WASHINGTON–President Bush said Wednesday he would challenge the use of racial preferences in admissions to public universities while proposing an alternative way to guarantee diversity in college classrooms.
If the Supreme Court follows his approach, efforts to achieve diversity in higher education–and by extension, in other institutions throughout society–could shift to standards based on merit tests or socioeconomic class rather than race.
Bush instructed administration lawyers to make the argument in a brief filed Thursday at the Supreme Court, in a case challenging the use of racial preferences in admissions at the University of Michigan.
It is the first time the high court has considered a challenge to affirmative action in college admissions since 1978, and its ruling could affect all public colleges.
The court will hear oral arguments in March.
Bush’s two-step approach aimed to take back the initiative on racial politics by appealing to two groups, conservatives who oppose racial preferences and moderates who want to see the government help minorities.
“I support diversity of all kinds, including racial diversity in higher education,” the president said. “But the method used by the University of Michigan to achieve this important goal is fundamentally flawed. At their core, the Michigan policies amount to a quota system that unfairly rewards or penalizes perspective students solely on their race.”
Bush criticized the Michigan system as unfair and unconstitutional. He said the point system it uses to grade applicants assigns more points for being a racial minority than for getting a perfect score on the SAT test.
“The motivation for such an admissions policy may be very good, but its result is discrimination, and that discrimination is wrong,” Bush said.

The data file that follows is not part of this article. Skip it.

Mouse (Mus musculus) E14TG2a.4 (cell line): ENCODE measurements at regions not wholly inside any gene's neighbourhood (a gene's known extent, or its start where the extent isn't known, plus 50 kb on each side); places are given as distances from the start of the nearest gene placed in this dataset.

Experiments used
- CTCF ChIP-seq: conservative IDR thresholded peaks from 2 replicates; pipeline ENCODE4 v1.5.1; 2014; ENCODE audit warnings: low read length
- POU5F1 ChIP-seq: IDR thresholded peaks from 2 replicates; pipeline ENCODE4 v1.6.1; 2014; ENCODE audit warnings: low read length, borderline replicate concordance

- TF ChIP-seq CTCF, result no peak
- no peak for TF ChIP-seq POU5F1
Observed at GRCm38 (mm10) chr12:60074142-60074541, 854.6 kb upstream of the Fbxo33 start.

He said the country should look to another way of assuring diversity in admissions. He pointed to systems in California, Florida and Texas that guarantee admissions for the top graduates of every high school.
“In these states,” he said, “race-neutral policies have resulted in levels of minority attendance for incoming students that are close to, and in some cases slightly surpass, those under the old race-based approach.”
Bush decided on a “narrowly tailored” legal attack that addresses only the policies at the University of Michigan, without categorically arguing that race never can be a factor in admissions.
Democrats vowed to fight Bush, casting his opposition to racial preferences as opposition to minorities.
“Once again today, the administration has said as clearly by their action as anyone can that they will continue to side with those opposed to civil rights and opposed to diversity in this country,” said Sen. Tom Daschle, D-S.D., the Democrats’ leader in the Senate.
(Knight Ridder correspondents James Kuhnhenn and Shannon McCaffrey contributed to this report.)
© 2003, Knight Ridder/Tribune Information Services.